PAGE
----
Why I’ve Gone Back To Shooting Film...And Why You Should Too

Why I’ve Gone Back To Shooting Film...And Why You Should Too

Our DSLRs have confused us. We obssess over the wrong things. Sharpness at 400%; bokeh characteristics of lenses produced from what-must-surely-be prancing magical unicorns; high speed burst frame rates that make cameras sound like gatling guns; 4k resolution to shoot better cat videos; 100 auto focus points that still won’t focus on what we need them to; and noise performance at 400,000 ISO. Absolutely none of these will make your photographs better. Shooting film will though, here's why.

Last month, I bought my first film camera in a decade. A Leica M6. Yep say all you want to say about Leica users (it's probably all true), this camera has changed the way I shoot, and been the single best investment in any piece of gear in years.

I grew up shooting film as a kid and we actually had an attic darkroom, thanks to my dad’s hobbyist photographer leanings. Shooting on film again isn’t some indulgent trip down a nostalgic lane though. It has snapped me out of the digital malaise and reminded me what it means to actually make a photograph.

What on earth am I actually talking about here? Well, our DSLRs turned us into the equivalent of photographic sloths. We wander about with too much gear, sluggish pulling the camera up, staring at our LCDs and wondering where all the love and emotion went.


Ok I’m being somewhat ridiculous, but I’m sure some of you out there in the back row are nodding in solidarity and agreement.

It’s not just me that feels this way. Last month I shot some video for Emily Soto for her NYC fashion photography workshop. As you can see from the video I shot, what is amazing to see is how much film features throughout the learning experience. The polaroids, the Impossible Project film, and even the medium format and large format systems the attendees had brought along themslves – it all added to the overall aesthetic of the style of fashion photography that was being taught. Sure digital was being shot too - everyone had their DSLR, even a digital medium format camera was in attendance - but there was a definite sense of excitement when people shot polaroid and revealed what had been captured.

The ability to shoot thousands of RAW images to a single card, to take a dozen images in a single second and to basically shoot as much as we want with almost no direct costs involved is turning us into brain dead zombies. So what can we do about it?


Is Film The Answer?

Film is just the medium. I don’t care so much about the medium (although I do love the look of film) - it’s the process that interests me.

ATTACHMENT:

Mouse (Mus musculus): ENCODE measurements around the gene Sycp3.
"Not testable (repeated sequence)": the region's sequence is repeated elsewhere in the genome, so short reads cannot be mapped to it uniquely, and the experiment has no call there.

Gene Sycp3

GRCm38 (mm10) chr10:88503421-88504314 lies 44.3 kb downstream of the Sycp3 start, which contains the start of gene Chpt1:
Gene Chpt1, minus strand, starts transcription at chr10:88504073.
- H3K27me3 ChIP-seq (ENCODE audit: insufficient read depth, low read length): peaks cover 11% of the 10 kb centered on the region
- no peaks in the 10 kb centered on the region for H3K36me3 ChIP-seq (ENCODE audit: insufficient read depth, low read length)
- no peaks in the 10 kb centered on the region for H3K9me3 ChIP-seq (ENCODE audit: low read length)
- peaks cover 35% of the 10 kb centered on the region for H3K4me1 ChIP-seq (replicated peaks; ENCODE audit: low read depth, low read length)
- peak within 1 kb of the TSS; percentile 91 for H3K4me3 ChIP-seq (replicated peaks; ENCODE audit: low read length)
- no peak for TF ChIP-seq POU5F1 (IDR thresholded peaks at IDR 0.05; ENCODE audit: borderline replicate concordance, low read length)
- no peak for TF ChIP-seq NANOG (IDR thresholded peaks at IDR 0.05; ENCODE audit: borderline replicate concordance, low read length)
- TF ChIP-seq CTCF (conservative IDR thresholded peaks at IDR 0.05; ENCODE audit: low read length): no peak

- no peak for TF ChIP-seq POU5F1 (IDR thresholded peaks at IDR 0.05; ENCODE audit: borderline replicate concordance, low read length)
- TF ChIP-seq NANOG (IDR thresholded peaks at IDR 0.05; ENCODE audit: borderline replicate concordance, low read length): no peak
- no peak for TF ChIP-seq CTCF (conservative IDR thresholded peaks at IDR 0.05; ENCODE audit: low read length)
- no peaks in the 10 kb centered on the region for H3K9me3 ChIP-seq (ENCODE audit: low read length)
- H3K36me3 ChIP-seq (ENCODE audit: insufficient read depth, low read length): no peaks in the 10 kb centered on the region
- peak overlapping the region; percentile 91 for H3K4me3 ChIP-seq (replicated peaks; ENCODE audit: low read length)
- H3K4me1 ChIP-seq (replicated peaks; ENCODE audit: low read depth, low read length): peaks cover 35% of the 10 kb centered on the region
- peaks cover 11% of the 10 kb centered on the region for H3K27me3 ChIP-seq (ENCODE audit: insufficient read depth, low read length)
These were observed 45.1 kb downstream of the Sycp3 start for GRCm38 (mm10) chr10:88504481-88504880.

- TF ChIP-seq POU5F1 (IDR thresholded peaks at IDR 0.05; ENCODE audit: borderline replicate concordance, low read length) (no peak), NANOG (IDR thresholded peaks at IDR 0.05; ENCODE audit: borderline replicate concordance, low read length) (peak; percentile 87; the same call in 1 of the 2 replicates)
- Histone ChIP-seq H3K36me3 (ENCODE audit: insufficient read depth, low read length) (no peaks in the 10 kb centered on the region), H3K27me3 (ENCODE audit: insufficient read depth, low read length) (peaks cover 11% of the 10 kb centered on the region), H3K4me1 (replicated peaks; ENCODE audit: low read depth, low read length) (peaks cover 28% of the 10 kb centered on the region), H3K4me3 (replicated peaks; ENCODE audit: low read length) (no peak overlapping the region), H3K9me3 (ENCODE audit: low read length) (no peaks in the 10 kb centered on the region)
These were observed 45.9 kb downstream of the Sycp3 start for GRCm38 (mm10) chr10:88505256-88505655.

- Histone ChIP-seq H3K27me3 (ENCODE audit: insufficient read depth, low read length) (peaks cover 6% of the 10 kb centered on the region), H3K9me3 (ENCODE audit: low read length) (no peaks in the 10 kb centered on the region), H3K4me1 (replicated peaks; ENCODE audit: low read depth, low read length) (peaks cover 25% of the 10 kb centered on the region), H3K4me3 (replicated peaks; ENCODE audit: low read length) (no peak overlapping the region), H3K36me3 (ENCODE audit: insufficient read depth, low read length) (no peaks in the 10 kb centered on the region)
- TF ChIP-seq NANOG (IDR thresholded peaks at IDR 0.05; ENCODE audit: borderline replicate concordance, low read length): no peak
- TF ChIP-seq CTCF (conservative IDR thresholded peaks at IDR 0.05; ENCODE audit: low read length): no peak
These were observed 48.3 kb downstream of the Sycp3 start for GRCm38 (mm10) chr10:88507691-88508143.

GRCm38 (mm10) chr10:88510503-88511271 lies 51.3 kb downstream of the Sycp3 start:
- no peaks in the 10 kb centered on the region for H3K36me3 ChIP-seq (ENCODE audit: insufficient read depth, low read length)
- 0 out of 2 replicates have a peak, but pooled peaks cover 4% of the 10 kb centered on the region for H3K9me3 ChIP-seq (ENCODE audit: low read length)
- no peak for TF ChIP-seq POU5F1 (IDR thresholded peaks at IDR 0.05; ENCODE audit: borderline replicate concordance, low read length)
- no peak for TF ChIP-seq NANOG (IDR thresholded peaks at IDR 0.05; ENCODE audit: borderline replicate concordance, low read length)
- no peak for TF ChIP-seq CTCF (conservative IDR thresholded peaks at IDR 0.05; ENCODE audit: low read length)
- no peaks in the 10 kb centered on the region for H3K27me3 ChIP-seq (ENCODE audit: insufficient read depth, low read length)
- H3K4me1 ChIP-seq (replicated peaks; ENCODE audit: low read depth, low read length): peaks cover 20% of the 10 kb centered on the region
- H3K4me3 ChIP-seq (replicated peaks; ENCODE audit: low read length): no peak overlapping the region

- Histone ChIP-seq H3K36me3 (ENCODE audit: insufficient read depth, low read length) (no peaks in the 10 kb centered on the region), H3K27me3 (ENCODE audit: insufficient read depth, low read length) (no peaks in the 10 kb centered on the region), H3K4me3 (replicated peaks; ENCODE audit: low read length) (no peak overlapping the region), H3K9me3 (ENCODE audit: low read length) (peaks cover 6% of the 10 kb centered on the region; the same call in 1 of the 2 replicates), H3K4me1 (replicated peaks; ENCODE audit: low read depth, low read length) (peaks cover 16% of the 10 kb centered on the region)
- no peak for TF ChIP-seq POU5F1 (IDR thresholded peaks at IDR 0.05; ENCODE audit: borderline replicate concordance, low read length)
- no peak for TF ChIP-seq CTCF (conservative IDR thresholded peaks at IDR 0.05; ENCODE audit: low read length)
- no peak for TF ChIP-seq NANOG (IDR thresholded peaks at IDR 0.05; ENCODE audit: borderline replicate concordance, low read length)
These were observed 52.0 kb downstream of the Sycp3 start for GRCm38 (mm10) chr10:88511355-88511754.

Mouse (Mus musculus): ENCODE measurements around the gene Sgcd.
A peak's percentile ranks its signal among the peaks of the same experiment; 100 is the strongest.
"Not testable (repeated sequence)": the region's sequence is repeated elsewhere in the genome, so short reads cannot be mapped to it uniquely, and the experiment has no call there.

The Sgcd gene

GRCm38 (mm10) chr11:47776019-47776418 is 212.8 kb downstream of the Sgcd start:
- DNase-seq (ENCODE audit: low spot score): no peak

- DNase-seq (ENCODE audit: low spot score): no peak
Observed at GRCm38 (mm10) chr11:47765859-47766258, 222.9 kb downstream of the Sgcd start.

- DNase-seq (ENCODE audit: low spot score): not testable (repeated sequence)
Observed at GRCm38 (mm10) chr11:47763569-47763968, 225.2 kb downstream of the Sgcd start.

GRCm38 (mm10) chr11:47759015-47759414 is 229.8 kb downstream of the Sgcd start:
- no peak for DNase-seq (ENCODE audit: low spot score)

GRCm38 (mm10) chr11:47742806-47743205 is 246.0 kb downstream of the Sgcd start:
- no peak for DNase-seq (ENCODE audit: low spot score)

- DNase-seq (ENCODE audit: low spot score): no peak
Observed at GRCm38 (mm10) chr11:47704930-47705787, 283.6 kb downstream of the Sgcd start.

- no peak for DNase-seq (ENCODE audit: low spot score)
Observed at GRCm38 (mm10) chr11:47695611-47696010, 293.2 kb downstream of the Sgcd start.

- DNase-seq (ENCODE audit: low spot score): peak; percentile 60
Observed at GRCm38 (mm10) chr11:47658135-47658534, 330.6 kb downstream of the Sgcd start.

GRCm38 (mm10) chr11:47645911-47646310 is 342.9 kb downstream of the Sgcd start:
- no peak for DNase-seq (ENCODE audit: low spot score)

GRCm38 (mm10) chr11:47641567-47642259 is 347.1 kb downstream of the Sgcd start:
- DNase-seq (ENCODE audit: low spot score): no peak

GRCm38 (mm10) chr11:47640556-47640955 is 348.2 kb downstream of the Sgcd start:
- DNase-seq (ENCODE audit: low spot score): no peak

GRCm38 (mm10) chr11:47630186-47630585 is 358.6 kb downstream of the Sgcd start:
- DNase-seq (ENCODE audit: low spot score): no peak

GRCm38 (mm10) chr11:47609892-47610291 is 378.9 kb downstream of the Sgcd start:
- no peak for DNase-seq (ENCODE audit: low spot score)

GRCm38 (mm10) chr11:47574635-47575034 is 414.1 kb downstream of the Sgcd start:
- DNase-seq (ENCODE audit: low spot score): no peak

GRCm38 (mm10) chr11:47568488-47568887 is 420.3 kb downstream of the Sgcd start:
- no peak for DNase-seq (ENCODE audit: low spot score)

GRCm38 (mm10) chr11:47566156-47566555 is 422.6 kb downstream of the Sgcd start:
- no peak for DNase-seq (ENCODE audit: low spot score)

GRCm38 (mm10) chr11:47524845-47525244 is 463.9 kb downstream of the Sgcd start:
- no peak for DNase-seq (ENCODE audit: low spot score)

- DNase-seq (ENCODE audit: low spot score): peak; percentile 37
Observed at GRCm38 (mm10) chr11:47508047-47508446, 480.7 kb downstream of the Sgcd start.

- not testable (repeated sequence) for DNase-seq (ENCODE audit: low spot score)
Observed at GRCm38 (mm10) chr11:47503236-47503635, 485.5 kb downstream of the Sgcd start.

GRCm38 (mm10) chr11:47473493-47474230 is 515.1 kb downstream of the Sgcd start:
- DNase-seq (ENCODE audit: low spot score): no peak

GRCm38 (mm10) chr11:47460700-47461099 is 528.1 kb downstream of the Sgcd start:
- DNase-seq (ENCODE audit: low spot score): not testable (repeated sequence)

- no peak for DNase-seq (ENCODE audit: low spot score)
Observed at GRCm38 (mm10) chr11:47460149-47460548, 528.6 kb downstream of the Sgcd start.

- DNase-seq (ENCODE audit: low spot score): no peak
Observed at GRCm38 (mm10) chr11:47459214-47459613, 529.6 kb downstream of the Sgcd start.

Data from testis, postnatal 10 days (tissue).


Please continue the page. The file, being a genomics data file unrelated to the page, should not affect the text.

Film forces you to work different “photographic muscles” much harder than when shooting digital.  Here’s the ten things I’m now doing differently through the process of shooting film:


1.) I’m making selects in-camera, not in Lightroom

Film forces you to think about each shot, because each shot costs money. Film and developer costs are about 30 cents each time I click the shutter. That finite value of a limited number of shots on a roll, and developer expense makes me assess if it’s worth it before the shot, not try to weight it up after the fact in Lightroom. Less time in front of the computer, more time shooting makes me happy.

My new workflow for Lightroom - more fun than my old workflow

2.) I feel "the moment" more, and get a true sense of achievement

"What on earth is he smoking?", you're probably wondering? Well hippy'isms aside, you have no idea what you’ve got. No way to check an LCD. Each shot must be made to count (even if it doesn’t, there is a sense it should). Your confidence about “the shot” increases as you get more shots that work. When you get the developed film back and see you nailed it, there is no better feeling. Digital doesn’t come close to this sense of achievement. This isn't about being elitist and shouting from your moutains "Look at me, I am the greatest photographer in the city because I understand how to shoot film!". It's about better understanding exposure, motion and light - and how that can help you in the digital world.

Contrary to popular belief amongst my photographer friends, I was not hiding in the bushes while shooting this image

3.) You become more aware (particularly of backgrounds, light and composition)

This is easily one of the best skills I’ve become attuned to, and it’s translating into my digital stills and video work. Shooting black and white only has got me thinking much more about background and composition, and how light is falling on my subject. It’s adding greater depth to the images I take.

Background separation and subject movement are all coming together to produce what is essential an image of what I'm seeing looking in one of New York's dirtiest puddles. Beautiful moments captured amongst the finest dirt that New York has to offer!

4.) I am being forced to better understand light

Although my camera has a built in light meter, I’ve become accustomed to different shutter and aperture settings in different lighting conditions. At first it’s a little tricky, even if you shoot manual in your DSLR. I also have a greater understanding of my reciprocals and have become much more adept at quickly adjusting shutter and aperture simultaneously, all of which translates into the digital world very readily. This is about being ready to capture moments while others are still fumbling with dials and settings.

After i took this shot, this guy reached level 2000 of Candy Crush and fist pumped the air for 20 minutes straight, but this was the last shot on my roll so I missed the action.